The omega-3 products containing EPA in the forms subject to Amarin’s complaint have been on the market for many years, and FDA hasn’t had a problem with them, according to Duffy MacKay, senior vice president of scientific and regulatory affairs with the Council for Responsible Nutrition (CRN). (INSIDER interviewed MacKay in September after Amarin’s complaint was filed.)
Losses from Pharmaceutical Drug
Amarin’s grievance symbolizes the occasional bitter turf wars between the pharmaceutical and dietary supplement industries.
In July 2012, Amarin’s drug Vascepa received FDA approval in the United States for use as an adjunct to diet to reduce triglyceride levels in adult patients with severe hypertriglyceridemia, a condition commonly found in patients with coronary heart disease.
As is typical of pharmaceutical companies that introduce a new drug, Amarin noted, Vascepa has compiled heavy losses. However, the respondents’ unfair practices, Amarin asserted, have exacerbated the losses—diminishing its market share and contributing to “lost profits and to the price erosion of Vascepa."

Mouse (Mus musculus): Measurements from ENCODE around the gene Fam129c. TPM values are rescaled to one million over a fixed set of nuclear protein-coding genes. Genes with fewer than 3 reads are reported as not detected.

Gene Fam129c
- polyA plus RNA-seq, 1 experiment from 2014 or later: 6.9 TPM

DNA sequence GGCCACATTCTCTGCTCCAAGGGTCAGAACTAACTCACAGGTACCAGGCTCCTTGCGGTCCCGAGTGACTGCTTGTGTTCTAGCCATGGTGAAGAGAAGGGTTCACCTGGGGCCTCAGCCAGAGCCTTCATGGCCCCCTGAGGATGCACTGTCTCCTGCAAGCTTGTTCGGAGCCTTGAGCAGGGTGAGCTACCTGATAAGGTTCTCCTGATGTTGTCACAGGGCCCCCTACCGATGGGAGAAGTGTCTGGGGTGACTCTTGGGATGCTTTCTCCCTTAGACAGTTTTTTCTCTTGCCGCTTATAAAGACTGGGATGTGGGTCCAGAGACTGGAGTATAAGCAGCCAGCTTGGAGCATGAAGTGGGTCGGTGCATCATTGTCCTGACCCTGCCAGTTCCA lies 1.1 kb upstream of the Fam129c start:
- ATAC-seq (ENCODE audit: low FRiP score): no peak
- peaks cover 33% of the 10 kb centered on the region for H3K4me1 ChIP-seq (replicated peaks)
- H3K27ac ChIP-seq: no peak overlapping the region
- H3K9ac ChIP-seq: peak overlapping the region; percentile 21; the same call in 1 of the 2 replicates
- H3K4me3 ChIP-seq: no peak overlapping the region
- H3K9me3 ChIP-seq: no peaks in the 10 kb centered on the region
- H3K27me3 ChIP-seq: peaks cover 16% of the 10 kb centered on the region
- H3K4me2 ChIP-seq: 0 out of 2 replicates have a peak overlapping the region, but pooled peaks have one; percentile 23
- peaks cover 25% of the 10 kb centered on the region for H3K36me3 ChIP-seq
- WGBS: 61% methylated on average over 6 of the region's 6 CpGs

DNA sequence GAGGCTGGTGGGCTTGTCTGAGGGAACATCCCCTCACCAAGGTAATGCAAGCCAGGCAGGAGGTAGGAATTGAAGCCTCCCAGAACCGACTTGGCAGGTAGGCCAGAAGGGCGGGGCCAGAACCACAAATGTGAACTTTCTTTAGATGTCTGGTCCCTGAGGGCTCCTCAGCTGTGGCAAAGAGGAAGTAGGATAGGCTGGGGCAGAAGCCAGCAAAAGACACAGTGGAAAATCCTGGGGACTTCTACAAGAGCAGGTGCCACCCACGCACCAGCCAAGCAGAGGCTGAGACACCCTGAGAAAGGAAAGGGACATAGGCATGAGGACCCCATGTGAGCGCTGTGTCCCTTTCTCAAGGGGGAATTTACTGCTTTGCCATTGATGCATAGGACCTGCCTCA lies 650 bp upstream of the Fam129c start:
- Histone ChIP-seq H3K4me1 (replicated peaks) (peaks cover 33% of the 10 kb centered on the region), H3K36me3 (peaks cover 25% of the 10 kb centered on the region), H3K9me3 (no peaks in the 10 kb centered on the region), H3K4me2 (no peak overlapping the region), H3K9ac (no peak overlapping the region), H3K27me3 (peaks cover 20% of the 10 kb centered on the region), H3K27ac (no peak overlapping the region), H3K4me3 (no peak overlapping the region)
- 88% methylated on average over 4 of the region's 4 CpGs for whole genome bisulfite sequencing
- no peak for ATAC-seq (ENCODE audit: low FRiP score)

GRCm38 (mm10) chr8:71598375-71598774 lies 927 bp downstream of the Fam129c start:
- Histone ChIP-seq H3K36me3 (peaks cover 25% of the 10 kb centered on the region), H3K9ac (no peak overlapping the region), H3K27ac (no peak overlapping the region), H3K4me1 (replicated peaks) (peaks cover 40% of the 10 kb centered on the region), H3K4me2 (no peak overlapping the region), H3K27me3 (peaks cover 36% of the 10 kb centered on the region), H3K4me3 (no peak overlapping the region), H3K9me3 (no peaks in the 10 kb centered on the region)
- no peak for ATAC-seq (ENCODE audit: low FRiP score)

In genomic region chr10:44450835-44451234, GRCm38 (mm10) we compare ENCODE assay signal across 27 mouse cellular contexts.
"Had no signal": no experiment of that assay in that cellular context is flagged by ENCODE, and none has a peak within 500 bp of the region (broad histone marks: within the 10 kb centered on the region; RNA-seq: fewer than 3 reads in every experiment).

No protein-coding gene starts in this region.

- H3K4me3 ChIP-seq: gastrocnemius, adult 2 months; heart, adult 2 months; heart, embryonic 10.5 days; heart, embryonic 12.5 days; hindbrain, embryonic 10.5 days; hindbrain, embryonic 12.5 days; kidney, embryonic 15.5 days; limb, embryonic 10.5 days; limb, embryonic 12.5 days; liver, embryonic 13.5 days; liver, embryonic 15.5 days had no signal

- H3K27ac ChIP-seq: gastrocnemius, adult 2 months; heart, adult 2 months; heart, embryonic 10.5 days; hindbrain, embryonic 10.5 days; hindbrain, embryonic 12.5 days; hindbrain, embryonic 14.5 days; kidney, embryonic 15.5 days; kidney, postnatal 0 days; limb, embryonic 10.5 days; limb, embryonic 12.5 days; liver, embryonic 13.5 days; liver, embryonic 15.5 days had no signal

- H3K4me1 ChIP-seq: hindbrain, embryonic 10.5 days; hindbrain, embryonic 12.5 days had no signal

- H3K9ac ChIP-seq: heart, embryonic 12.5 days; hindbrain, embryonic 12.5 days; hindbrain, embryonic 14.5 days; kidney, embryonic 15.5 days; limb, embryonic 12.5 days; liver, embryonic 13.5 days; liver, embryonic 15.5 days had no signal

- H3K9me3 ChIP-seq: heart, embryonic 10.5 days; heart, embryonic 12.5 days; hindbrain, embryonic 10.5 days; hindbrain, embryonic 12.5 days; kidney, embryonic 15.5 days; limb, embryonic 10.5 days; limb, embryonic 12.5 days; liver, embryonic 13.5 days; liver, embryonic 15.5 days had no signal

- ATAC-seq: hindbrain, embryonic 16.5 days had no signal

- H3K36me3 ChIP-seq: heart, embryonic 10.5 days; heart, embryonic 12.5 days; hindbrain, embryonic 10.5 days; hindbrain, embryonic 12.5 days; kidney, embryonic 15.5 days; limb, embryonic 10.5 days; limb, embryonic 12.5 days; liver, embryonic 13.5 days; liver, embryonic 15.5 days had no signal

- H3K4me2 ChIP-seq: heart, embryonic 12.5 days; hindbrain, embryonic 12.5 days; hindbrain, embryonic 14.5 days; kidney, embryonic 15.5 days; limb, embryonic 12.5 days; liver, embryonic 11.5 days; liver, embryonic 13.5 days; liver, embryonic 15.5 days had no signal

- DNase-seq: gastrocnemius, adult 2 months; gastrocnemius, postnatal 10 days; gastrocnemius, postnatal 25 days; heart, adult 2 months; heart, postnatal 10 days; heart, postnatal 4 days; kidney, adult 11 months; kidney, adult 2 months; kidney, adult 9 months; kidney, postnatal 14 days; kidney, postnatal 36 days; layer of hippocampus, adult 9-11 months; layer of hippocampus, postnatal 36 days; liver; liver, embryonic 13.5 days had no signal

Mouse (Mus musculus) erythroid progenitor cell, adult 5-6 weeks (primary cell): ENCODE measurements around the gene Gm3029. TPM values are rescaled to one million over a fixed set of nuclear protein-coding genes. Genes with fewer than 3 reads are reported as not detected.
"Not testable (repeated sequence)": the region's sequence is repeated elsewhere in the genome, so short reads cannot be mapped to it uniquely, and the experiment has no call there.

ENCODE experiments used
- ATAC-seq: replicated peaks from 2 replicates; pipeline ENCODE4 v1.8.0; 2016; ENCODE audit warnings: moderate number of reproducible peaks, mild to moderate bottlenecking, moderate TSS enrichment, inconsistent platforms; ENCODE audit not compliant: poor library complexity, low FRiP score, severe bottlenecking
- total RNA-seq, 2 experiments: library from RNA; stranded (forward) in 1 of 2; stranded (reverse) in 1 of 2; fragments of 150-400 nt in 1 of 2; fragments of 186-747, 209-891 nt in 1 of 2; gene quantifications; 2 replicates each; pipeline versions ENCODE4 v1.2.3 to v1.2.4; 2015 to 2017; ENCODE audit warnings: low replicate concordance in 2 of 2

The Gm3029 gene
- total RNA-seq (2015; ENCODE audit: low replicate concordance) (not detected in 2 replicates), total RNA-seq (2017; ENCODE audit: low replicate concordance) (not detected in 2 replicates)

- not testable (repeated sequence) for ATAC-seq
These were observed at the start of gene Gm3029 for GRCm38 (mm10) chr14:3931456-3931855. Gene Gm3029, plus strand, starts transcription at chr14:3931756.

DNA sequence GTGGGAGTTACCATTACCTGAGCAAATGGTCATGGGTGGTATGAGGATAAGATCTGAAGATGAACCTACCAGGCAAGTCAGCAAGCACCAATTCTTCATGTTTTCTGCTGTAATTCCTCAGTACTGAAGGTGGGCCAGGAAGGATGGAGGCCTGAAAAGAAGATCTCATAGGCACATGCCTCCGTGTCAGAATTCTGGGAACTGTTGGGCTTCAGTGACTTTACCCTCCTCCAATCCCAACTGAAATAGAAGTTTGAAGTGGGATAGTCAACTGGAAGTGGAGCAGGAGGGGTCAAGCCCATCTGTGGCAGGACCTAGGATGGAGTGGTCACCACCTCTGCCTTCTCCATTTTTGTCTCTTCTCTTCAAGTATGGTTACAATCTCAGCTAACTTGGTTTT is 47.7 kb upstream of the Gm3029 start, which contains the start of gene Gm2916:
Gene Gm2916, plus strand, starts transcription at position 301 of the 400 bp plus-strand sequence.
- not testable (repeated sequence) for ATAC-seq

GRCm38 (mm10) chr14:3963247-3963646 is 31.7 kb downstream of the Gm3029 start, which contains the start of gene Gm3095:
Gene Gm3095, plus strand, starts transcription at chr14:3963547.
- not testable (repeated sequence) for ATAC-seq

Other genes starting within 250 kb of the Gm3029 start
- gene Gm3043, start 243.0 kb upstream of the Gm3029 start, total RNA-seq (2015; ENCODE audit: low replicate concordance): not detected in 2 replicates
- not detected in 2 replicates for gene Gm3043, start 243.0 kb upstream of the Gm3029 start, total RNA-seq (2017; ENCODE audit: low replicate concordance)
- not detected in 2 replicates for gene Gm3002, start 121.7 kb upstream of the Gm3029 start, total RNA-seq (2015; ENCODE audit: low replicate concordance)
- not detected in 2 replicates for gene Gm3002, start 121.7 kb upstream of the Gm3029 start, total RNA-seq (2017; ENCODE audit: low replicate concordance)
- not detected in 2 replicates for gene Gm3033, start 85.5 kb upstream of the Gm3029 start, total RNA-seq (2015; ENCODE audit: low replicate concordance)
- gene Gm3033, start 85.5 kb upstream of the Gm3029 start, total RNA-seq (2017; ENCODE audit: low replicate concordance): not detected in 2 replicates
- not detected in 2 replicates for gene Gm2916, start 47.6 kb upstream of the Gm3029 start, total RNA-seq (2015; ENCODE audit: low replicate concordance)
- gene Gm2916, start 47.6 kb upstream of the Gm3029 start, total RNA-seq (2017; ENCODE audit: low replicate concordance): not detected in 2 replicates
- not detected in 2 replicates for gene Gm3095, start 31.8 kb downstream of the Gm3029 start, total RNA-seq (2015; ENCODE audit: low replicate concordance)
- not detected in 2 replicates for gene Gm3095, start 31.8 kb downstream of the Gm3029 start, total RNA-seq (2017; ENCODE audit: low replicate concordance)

In the three months ended Sept. 30, 2017, Amarin Corporation plc (NASDAQ: AMRN) reported a net loss of $10.8 million on $47.1 million in U.S. net product revenue from Vascepa sales. Through the first nine months of 2017, Amarin reported a net loss of $45.4 million on net product revenue of $126.3 million.
Amarin Pharma Inc. and Amarin Pharmaceuticals Ireland Ltd. are wholly-owned subsidiaries of Amarin Corporation plc.
In the “Risk Factors" section of its quarterly 10-Q filing with the Securities and Exchange Commission, Amarin noted dietary supplement companies also market omega-3 fatty acids.
“We cannot be sure physicians will view the pharmaceutical grade purity and tested efficacy and safety of Vascepa as having a superior therapeutic profile to untested and largely unregulated omega-3 fatty acid dietary supplements," the company said in its regulatory filing.
Amarin also said FDA hasn’t fully enforced against what it considers illegal claims by manufacturers of omega-3 fatty acid products. It referenced its complaint filed with the Commission, but acknowledged such efforts may not be successful.